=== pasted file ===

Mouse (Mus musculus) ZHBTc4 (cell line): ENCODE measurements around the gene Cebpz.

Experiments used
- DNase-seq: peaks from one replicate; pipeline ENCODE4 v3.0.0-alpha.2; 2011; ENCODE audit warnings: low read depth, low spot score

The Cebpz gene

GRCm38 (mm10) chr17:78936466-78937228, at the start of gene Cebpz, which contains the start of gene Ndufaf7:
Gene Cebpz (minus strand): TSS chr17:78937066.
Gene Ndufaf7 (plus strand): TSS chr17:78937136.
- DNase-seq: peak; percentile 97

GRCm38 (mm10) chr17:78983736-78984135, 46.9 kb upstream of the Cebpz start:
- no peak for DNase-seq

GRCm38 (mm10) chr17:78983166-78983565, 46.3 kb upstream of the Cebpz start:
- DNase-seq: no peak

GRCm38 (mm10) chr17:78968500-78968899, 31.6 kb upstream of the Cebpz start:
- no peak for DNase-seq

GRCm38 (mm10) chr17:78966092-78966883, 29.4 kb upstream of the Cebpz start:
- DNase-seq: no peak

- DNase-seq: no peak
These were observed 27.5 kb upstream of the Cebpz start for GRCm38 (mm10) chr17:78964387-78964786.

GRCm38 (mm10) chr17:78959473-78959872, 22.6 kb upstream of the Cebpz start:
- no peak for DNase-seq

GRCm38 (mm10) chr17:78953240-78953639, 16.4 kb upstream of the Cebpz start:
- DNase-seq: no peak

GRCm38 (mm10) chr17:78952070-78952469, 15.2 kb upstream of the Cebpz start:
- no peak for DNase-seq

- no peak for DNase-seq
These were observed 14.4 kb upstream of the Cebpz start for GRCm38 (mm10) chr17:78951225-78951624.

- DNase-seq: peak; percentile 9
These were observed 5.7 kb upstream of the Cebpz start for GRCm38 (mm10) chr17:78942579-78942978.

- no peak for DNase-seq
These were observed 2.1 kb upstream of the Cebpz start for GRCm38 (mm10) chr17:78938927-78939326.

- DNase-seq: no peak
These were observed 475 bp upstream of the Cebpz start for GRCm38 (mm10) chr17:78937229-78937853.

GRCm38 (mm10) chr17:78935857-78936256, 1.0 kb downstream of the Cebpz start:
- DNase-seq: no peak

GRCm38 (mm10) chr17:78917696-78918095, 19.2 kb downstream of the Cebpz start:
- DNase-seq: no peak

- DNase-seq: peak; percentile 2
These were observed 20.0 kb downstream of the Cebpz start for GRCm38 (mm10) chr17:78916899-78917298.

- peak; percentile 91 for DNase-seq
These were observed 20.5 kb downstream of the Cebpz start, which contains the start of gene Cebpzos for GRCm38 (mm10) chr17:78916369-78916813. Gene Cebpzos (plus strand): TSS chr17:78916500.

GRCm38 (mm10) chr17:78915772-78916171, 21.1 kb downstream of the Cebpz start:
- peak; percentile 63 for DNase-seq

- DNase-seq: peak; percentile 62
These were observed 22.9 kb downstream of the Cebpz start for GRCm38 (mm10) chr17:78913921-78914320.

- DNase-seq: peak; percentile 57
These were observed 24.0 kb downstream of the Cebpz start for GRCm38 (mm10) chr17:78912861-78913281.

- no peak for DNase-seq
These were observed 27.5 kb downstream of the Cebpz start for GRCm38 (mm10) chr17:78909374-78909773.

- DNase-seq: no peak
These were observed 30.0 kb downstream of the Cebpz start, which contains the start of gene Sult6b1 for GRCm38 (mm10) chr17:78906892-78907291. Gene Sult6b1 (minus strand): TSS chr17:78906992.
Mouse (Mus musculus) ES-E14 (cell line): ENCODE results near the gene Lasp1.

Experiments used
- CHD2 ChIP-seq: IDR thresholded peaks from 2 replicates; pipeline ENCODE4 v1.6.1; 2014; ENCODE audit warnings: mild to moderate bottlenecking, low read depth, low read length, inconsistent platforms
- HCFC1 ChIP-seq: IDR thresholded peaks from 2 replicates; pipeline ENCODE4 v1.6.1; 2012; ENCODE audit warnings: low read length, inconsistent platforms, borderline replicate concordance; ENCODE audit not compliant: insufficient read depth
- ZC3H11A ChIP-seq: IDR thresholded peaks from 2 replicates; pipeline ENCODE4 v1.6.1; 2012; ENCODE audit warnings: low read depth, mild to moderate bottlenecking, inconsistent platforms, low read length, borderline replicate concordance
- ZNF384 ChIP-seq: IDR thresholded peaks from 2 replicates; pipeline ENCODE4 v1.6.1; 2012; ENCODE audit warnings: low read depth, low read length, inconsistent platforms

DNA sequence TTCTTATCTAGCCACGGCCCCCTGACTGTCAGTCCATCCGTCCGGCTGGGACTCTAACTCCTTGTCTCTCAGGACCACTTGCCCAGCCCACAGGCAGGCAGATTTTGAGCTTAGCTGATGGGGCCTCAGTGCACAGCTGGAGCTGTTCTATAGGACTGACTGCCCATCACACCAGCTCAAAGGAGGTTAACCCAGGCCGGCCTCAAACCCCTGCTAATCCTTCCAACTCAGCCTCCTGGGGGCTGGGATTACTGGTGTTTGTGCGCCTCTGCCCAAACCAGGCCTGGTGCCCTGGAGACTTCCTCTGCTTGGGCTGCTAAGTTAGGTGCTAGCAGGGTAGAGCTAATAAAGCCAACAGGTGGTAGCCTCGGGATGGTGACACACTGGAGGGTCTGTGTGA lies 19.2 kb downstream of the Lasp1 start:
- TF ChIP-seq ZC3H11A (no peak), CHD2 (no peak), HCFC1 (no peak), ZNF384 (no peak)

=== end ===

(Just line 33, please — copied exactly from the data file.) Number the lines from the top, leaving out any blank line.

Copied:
GRCm38 (mm10) chr17:78935857-78936256, 1.0 kb downstream of the Cebpz start: